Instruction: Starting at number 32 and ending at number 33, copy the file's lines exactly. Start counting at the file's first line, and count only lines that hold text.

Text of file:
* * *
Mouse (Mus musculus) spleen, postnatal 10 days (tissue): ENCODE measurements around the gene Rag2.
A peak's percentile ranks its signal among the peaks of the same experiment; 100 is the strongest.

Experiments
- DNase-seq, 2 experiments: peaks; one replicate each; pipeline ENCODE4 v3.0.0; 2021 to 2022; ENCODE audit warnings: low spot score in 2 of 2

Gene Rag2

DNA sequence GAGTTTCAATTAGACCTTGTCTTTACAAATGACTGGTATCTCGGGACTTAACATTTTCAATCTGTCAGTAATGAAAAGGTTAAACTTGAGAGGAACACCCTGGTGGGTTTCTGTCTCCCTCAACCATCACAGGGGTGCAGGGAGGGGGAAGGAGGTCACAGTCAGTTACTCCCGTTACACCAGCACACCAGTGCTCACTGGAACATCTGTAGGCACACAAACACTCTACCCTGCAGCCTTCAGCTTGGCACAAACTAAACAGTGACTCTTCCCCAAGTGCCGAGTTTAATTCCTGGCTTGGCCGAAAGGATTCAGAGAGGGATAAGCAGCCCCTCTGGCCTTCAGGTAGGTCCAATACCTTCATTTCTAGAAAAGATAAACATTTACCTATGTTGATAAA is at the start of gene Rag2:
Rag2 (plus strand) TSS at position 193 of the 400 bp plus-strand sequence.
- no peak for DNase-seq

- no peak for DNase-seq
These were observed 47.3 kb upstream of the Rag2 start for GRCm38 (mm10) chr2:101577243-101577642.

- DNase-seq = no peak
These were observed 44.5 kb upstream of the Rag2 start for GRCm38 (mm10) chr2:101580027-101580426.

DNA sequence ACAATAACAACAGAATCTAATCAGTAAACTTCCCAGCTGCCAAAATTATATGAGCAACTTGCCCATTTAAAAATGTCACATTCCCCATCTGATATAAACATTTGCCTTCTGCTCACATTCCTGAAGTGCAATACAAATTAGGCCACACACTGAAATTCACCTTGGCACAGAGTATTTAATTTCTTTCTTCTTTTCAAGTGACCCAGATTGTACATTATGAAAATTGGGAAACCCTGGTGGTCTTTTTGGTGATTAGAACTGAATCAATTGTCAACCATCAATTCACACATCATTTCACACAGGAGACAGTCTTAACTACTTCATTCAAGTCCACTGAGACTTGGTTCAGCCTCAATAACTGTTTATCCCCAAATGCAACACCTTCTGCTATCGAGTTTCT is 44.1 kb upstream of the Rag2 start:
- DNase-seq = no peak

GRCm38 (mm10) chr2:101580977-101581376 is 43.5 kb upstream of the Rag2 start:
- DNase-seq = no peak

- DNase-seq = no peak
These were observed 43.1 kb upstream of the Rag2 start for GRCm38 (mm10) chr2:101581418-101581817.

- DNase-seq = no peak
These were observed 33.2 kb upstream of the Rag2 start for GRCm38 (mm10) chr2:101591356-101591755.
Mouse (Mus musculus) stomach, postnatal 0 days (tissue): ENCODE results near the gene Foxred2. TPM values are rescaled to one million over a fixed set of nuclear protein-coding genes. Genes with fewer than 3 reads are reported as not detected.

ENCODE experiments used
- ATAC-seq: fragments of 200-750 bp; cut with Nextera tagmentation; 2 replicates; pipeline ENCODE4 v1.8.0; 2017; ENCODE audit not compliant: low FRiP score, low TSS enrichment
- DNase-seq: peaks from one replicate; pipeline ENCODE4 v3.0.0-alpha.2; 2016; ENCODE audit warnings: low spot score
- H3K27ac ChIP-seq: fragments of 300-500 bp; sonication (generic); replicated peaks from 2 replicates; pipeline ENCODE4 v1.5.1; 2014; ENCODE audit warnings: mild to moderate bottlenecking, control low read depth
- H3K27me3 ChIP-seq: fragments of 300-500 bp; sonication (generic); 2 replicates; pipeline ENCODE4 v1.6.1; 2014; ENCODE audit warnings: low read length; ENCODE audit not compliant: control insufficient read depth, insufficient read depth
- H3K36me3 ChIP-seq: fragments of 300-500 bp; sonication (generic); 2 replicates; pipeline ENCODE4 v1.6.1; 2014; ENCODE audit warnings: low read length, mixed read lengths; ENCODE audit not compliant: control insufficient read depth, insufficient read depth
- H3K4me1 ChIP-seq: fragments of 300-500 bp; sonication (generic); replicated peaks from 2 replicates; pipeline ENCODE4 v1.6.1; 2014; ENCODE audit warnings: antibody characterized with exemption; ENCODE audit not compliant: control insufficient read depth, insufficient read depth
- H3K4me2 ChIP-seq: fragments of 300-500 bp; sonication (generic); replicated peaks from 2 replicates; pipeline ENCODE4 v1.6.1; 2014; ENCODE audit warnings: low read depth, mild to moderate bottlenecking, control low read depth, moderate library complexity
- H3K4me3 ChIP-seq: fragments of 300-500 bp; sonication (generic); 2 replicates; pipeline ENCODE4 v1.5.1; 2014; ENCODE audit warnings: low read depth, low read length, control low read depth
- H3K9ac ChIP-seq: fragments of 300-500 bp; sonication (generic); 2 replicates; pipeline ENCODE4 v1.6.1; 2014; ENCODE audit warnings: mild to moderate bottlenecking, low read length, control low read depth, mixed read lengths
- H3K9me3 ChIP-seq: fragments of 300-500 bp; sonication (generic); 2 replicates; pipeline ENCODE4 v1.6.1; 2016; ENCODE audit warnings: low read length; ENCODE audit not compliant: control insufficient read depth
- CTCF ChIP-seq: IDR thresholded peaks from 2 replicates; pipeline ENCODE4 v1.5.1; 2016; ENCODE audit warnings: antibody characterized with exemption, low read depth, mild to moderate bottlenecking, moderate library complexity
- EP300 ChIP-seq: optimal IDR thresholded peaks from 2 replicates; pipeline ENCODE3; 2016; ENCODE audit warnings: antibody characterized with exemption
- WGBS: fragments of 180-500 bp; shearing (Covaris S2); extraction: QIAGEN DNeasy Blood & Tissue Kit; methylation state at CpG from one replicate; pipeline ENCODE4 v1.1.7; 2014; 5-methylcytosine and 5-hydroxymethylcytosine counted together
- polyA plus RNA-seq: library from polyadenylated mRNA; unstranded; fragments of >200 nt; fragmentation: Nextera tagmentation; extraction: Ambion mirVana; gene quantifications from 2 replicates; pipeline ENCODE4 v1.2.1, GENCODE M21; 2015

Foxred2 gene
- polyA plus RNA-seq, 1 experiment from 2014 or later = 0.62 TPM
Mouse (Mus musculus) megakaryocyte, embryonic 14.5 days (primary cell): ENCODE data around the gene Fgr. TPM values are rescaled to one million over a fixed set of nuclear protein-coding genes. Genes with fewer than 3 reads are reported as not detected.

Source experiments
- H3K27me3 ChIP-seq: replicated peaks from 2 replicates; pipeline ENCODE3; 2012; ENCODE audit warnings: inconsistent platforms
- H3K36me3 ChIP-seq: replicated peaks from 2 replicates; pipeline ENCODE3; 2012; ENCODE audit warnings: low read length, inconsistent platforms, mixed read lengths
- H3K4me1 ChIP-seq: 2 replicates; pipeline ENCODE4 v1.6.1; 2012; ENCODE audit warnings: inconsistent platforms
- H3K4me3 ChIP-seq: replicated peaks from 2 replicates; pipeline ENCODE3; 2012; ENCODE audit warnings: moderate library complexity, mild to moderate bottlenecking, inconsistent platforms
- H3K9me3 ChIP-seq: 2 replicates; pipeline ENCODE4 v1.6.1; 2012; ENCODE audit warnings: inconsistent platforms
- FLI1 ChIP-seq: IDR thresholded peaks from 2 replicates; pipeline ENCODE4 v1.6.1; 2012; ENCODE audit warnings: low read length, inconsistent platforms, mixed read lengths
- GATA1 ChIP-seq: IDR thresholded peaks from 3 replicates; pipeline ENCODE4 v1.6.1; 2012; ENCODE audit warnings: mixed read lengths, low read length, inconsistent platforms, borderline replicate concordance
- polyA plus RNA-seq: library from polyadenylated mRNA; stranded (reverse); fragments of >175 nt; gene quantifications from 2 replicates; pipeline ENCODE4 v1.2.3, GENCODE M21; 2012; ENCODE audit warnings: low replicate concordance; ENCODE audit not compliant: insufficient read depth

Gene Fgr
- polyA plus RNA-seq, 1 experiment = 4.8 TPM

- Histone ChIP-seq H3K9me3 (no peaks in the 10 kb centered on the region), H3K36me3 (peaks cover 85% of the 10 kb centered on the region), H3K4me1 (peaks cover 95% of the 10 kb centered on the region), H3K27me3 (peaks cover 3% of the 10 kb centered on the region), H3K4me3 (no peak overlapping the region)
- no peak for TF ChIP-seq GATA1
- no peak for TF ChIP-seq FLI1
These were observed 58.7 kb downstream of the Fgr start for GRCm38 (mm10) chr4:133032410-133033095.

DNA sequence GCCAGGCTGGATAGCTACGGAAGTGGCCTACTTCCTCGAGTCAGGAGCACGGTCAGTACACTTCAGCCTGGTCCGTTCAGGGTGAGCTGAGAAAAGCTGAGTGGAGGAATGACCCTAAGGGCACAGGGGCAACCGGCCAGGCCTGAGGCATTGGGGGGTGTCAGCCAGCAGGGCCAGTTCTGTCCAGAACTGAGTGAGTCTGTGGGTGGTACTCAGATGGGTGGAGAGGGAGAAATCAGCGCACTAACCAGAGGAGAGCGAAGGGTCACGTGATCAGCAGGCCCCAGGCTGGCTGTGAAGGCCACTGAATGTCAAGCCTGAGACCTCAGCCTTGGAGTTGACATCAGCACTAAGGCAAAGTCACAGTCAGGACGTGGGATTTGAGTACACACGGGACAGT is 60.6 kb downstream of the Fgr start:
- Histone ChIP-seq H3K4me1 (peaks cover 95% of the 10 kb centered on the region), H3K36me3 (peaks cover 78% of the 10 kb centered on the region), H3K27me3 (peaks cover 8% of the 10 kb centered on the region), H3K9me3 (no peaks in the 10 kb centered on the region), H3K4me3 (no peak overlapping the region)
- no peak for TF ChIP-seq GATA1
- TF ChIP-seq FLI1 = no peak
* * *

- H3K9me3 ChIP-seq: fragments of 300-500 bp; sonication (generic); 2 replicates; pipeline ENCODE4 v1.6.1; 2016; ENCODE audit warnings: low read length; ENCODE audit not compliant: control insufficient read depth
- CTCF ChIP-seq: IDR thresholded peaks from 2 replicates; pipeline ENCODE4 v1.5.1; 2016; ENCODE audit warnings: antibody characterized with exemption, low read depth, mild to moderate bottlenecking, moderate library complexity